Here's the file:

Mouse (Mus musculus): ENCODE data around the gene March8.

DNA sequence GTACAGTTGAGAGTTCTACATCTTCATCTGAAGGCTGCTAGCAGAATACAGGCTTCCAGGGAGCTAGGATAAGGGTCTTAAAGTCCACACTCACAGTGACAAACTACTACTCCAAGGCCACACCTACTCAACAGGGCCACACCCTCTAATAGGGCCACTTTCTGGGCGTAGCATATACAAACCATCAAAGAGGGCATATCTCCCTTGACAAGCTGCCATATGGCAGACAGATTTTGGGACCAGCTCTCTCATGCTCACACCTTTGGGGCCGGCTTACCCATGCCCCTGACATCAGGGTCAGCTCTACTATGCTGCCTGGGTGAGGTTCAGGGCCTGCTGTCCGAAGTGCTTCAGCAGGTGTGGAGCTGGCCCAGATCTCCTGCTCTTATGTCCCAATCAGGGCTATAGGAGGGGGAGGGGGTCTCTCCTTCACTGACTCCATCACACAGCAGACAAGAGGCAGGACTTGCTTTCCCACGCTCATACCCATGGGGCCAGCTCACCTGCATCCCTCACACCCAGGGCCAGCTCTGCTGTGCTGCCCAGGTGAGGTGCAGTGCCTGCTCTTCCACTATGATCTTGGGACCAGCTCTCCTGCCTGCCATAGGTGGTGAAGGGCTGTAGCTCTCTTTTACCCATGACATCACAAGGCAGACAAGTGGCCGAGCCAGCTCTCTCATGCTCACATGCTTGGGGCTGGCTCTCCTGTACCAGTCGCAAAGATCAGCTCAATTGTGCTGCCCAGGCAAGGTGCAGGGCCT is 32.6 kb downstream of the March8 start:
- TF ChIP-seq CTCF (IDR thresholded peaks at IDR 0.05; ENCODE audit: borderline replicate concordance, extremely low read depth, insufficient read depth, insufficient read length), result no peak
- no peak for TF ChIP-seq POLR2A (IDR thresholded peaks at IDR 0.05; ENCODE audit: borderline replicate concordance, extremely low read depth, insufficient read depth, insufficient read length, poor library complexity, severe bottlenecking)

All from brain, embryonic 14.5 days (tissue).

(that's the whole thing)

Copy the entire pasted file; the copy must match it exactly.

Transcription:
Mouse (Mus musculus): ENCODE data around the gene March8.

DNA sequence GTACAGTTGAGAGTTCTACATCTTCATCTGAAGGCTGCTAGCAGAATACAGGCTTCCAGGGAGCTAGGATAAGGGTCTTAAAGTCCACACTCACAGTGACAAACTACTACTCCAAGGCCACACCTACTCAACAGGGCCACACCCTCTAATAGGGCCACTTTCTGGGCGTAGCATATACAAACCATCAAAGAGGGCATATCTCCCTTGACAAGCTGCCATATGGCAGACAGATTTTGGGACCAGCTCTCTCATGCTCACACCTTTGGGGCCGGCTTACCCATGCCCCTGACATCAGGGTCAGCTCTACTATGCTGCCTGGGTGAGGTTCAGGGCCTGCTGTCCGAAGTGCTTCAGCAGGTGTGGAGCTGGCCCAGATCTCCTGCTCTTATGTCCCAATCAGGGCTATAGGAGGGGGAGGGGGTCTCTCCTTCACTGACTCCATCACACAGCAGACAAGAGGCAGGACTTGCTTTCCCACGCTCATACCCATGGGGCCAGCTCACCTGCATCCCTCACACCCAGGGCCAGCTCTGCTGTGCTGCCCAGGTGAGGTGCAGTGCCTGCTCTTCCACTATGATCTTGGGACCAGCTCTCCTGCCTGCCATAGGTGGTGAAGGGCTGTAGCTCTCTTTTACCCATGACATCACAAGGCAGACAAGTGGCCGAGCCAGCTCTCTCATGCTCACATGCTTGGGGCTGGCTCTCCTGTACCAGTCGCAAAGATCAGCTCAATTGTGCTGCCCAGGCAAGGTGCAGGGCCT is 32.6 kb downstream of the March8 start:
- TF ChIP-seq CTCF (IDR thresholded peaks at IDR 0.05; ENCODE audit: borderline replicate concordance, extremely low read depth, insufficient read depth, insufficient read length), result no peak
- no peak for TF ChIP-seq POLR2A (IDR thresholded peaks at IDR 0.05; ENCODE audit: borderline replicate concordance, extremely low read depth, insufficient read depth, insufficient read length, poor library complexity, severe bottlenecking)

All from brain, embryonic 14.5 days (tissue).